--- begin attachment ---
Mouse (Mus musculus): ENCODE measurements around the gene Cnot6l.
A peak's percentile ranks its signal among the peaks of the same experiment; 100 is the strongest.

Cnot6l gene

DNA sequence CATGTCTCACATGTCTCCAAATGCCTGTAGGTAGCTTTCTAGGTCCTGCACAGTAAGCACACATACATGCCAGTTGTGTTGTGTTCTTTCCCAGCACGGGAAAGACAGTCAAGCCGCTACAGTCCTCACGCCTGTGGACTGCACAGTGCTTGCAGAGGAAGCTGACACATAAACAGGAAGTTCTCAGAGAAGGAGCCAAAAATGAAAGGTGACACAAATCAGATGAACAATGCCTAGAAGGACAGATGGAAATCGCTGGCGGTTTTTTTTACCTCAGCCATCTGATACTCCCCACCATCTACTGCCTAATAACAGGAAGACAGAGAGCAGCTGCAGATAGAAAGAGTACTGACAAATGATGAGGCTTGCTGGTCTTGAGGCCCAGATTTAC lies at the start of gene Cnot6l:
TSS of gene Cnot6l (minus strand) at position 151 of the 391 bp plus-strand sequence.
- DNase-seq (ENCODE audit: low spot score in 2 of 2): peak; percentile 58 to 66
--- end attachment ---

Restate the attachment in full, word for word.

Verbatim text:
Mouse (Mus musculus): ENCODE measurements around the gene Cnot6l.
A peak's percentile ranks its signal among the peaks of the same experiment; 100 is the strongest.

Cnot6l gene

DNA sequence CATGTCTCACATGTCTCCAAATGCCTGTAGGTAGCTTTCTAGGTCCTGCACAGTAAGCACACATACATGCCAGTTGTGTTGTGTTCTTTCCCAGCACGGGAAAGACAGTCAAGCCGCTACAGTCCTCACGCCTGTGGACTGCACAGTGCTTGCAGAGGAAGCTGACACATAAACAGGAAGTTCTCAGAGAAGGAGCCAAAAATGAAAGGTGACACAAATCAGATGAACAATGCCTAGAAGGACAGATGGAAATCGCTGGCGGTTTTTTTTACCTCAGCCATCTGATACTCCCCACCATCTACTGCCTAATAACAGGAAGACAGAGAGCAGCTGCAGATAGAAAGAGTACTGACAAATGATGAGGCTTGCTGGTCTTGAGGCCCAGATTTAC lies at the start of gene Cnot6l:
TSS of gene Cnot6l (minus strand) at position 151 of the 391 bp plus-strand sequence.
- DNase-seq (ENCODE audit: low spot score in 2 of 2): peak; percentile 58 to 66